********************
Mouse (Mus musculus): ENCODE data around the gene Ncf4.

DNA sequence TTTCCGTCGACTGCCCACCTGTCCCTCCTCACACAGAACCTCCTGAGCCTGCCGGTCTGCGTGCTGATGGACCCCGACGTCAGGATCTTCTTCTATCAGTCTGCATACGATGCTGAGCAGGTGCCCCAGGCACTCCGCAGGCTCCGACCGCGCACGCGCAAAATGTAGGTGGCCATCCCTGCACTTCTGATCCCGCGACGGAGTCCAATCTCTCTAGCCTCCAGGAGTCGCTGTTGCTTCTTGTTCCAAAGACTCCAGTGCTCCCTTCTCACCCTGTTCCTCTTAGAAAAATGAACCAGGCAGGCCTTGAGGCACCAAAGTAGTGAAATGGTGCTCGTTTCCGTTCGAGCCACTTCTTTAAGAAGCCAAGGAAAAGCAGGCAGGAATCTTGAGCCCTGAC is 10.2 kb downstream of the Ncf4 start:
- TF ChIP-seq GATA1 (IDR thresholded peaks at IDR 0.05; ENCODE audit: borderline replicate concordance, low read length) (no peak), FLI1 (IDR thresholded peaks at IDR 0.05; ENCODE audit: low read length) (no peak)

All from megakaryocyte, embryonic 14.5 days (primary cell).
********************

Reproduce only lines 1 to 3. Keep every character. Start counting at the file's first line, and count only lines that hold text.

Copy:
Mouse (Mus musculus): ENCODE data around the gene Ncf4.

DNA sequence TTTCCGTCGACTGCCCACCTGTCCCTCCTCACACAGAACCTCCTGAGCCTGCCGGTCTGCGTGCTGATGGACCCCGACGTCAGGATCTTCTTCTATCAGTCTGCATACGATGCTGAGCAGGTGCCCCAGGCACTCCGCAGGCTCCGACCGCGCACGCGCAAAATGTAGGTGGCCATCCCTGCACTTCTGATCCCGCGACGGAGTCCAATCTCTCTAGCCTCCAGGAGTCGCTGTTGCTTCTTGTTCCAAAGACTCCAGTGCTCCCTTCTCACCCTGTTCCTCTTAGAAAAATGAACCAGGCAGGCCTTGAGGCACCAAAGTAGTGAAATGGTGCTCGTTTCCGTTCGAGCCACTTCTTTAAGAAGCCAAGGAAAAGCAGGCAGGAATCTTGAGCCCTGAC is 10.2 kb downstream of the Ncf4 start:
- TF ChIP-seq GATA1 (IDR thresholded peaks at IDR 0.05; ENCODE audit: borderline replicate concordance, low read length) (no peak), FLI1 (IDR thresholded peaks at IDR 0.05; ENCODE audit: low read length) (no peak)